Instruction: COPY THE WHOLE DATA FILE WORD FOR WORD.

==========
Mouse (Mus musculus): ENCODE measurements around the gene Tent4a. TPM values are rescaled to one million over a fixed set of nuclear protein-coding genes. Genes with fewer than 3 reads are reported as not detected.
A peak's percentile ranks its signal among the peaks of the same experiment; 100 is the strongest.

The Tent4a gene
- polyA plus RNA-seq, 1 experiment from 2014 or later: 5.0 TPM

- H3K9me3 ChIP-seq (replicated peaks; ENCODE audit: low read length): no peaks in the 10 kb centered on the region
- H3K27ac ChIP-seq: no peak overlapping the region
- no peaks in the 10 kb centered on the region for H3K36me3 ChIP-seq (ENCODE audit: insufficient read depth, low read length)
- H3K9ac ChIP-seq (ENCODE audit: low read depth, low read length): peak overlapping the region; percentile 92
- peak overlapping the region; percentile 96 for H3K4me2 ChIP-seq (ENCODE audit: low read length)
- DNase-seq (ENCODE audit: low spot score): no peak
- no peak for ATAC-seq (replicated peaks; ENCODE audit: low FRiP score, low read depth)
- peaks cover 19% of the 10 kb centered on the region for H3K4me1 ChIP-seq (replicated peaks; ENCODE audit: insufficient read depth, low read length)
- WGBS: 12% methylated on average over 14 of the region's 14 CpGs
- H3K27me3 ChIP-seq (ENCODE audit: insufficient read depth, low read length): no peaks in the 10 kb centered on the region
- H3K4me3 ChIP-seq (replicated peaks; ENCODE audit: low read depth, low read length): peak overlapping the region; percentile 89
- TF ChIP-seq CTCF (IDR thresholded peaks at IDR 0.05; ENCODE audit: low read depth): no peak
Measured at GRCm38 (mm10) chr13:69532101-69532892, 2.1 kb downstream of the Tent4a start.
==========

Mouse (Mus musculus): ENCODE measurements around the gene Tent4a. TPM values are rescaled to one million over a fixed set of nuclear protein-coding genes. Genes with fewer than 3 reads are reported as not detected.
A peak's percentile ranks its signal among the peaks of the same experiment; 100 is the strongest.

The Tent4a gene
- polyA plus RNA-seq, 1 experiment from 2014 or later: 5.0 TPM

- H3K9me3 ChIP-seq (replicated peaks; ENCODE audit: low read length): no peaks in the 10 kb centered on the region
- H3K27ac ChIP-seq: no peak overlapping the region
- no peaks in the 10 kb centered on the region for H3K36me3 ChIP-seq (ENCODE audit: insufficient read depth, low read length)
- H3K9ac ChIP-seq (ENCODE audit: low read depth, low read length): peak overlapping the region; percentile 92
- peak overlapping the region; percentile 96 for H3K4me2 ChIP-seq (ENCODE audit: low read length)
- DNase-seq (ENCODE audit: low spot score): no peak
- no peak for ATAC-seq (replicated peaks; ENCODE audit: low FRiP score, low read depth)
- peaks cover 19% of the 10 kb centered on the region for H3K4me1 ChIP-seq (replicated peaks; ENCODE audit: insufficient read depth, low read length)
- WGBS: 12% methylated on average over 14 of the region's 14 CpGs
- H3K27me3 ChIP-seq (ENCODE audit: insufficient read depth, low read length): no peaks in the 10 kb centered on the region
- H3K4me3 ChIP-seq (replicated peaks; ENCODE audit: low read depth, low read length): peak overlapping the region; percentile 89
- TF ChIP-seq CTCF (IDR thresholded peaks at IDR 0.05; ENCODE audit: low read depth): no peak
Measured at GRCm38 (mm10) chr13:69532101-69532892, 2.1 kb downstream of the Tent4a start.